IPCC Fourth Assessment Report: Climate Change 2007
Climate Change 2007: Working Group III: Mitigation of Climate Change Unconventional oil

As conventional oil supplies become scarce and extraction costs increase, unconventional liquid fuels, in addition to CTL and GTL, will become more economically attractive, but offset by greater environmental costs (Williams et al., 2006). Oil that requires extra processing such as from shales, heavy oils and oil (tar) sands is classified as unconventional. Resource estimates are uncertain, but together contributed around 3% of world oil production in 2005 (2.8 EJ) and could reach 4.6 EJ by 2020 (USGS, 2000) and up to 6 EJ by 2030 (IEA, 2005a). The oil industry has the potential to diversify the product mix, thereby adding to fuel-supply security, but higher environmental impacts may result and investment in new infrastructure would be needed.

Heavy oil reserves are greater than 6870 EJ (1200 Gbbl) of oil equivalent with around 1550 EJ technically recoverable. The Orinoco Delta, Venezuela has a total resource of 1500 EJ with current production of 1.2 EJ/yr (WEC, 2004c). Plans for 2009 are to apply deep-conversion, delayed coking technology to produce 0.6 Mbbl/day of high-value transport fuels.

Oil shales (kerogen that has not completed the full geological conversion to oil due to insufficient heat and pressure) represent a potential resource of 20,000 EJ with a current production of just 0.024 EJ/yr, mostly in the US, Brazil, China and Estonia. Around 80% of the total resource lies in the western US with 500 Gbbl of medium-quality reserves from rocks yielding 95 L of oil per tonne but with 1000 Gbbl potential if utilizing lower-quality rock. Mining and upgrading of oil shale to syncrude fuel costs around 11 US$/bbl. As with oil sands (below), the availability of abundant water is an issue.

Around 80% of the known global tar sand resource of 15,000 EJ is in Alberta, Canada, which has a current production of 1.6 EJ/yr, representing around 15% of national oil demand. Around 310 Gbbl is recoverable (CAPP, 2006). Production of around 2 Mbbl/day by 2010 could provide more than half of Canada’s projected total oil production with 4 Mbbl/day possible by 2020. Total resources represent at least 400 Gt of stored carbon and will probably be added to as more are discovered, assuming that natural gas and water (steam) to extract the hydrocarbons are available at a reasonable cost.

Technologies for recovering tar sands include open cast (surface) mining where the deposits are shallow enough (which accounts for 10% of the resource but 80% of current extraction), or injection of steam into wells in situ to reduce the viscosity of the oil prior to extraction. Mining requires over 100m3 of natural gas per barrel of bitumen extracted and in situ around 25m3. In both cases cleaning and upgrading to a level suitable for refining consumes a further 25–50m3 per barrel of oil feedstock. The mining process uses about four litres of water to produce one litre of oil but produces a refinable product. The in situ process uses about two litres of water to one of oil, but the very heavy product needs cleaning and diluting (usually with naptha) at the refinery or sent to an upgrader to yield syncrude at an energy efficiency of around 75% (NEB, 2006). The energy efficiency of oil sand upgrading is around 75%. Mining, producing and upgrading oil sands presently costs about 15 US$/bbl (IEA, 2006a) but new greenfield projects would cost around 30–35 US$/bbl due to project-cost inflation in recent years (NEB, 2006). If CCS is integrated, then an additional 5 US$ per barrel at least should be added. Comparable costs for conventional oil are 4–6 US$/bbl for exploration and production and 1–2 US$/bbl for refining.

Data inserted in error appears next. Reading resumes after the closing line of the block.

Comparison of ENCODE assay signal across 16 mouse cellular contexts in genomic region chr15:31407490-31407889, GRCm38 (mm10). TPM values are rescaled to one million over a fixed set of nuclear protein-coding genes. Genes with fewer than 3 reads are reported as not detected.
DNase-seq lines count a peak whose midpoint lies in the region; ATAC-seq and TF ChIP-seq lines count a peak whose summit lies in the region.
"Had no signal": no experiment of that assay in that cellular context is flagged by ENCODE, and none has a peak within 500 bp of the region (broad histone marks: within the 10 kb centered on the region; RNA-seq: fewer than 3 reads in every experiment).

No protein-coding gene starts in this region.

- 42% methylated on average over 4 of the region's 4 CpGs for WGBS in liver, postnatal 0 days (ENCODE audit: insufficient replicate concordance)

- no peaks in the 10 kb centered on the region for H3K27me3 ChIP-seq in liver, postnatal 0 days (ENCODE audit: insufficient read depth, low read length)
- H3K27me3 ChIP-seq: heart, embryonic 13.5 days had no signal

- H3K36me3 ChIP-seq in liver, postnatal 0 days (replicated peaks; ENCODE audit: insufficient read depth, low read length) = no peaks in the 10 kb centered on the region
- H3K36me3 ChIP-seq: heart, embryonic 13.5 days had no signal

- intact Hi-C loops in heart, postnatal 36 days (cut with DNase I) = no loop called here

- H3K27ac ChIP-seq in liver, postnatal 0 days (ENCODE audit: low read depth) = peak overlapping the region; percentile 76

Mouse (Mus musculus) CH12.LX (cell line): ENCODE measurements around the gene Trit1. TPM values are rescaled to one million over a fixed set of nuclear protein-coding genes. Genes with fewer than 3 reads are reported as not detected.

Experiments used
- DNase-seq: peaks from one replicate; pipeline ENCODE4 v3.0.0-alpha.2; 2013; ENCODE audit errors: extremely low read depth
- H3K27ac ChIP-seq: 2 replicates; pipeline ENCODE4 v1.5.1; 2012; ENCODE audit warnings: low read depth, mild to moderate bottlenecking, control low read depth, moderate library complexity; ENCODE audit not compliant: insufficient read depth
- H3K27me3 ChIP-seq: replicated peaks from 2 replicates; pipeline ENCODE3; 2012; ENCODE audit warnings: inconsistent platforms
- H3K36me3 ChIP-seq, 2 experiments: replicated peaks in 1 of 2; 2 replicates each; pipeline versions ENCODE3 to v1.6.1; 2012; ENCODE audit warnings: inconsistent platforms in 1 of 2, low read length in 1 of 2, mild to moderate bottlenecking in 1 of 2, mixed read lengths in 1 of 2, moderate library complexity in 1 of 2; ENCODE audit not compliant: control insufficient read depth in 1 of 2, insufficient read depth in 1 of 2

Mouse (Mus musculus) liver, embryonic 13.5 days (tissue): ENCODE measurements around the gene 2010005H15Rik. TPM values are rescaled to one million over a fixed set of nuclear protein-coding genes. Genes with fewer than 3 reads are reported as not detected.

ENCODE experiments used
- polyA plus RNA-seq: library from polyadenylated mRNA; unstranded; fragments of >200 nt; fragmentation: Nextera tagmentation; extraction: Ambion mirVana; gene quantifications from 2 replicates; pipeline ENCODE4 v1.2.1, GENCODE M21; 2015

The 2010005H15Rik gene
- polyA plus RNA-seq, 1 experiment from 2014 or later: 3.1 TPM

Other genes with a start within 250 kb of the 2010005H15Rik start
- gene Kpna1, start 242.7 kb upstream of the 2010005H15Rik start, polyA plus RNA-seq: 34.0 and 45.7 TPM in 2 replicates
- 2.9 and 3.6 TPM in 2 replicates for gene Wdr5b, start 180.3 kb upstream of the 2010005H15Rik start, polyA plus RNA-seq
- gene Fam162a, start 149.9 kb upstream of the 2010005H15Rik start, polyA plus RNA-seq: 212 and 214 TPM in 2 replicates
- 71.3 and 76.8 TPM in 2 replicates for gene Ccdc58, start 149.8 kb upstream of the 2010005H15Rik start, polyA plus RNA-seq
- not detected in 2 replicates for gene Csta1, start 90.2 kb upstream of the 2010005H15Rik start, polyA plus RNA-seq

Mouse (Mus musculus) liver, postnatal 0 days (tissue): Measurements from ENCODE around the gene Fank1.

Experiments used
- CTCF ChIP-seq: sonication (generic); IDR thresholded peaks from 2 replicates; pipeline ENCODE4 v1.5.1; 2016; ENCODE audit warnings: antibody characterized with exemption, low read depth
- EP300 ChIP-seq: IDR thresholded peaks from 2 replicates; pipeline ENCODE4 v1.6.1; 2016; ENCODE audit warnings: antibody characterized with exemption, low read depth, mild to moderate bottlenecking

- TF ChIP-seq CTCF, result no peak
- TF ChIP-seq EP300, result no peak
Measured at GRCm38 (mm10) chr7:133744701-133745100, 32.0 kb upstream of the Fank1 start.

Mining of oil sands leaves behind large quantities of pollutants and areas of disturbed land.

The total CO2 emitted per unit of energy during production of liquid unconventional oils is greater than for a unit of conventional oil products due to higher energy inputs for extraction and processing. Net emissions amount to 15–34 kgCO2 (4–9 kgC) per GJ of transport fuel compared with around 5-10 kgCO2 (1.3-2.7 kgC) per GJ for conventional oil (IEA, 2005d, Woyllinowicz et al., 2005). Oil sands currently produce around 3–4 times the pre-combustion emissions (CO2/GJ liquid fuel) compared with conventional oil extraction and refining, whereas large-scale production of oil-shale processing would be about 5 times, GTL 3–4 times, and CTL around 7–8 times when using sub-bituminous coal. The Athabascan oil-sands project has refining energy expenditures of 1 GJ energy input per 6 GJ bitumen processed, producing emissions of 11 kgCO2 (3 kgC) per GJ from refining alone, but with a voluntary reduction goal of 50% by 2010 (Shell, 2006).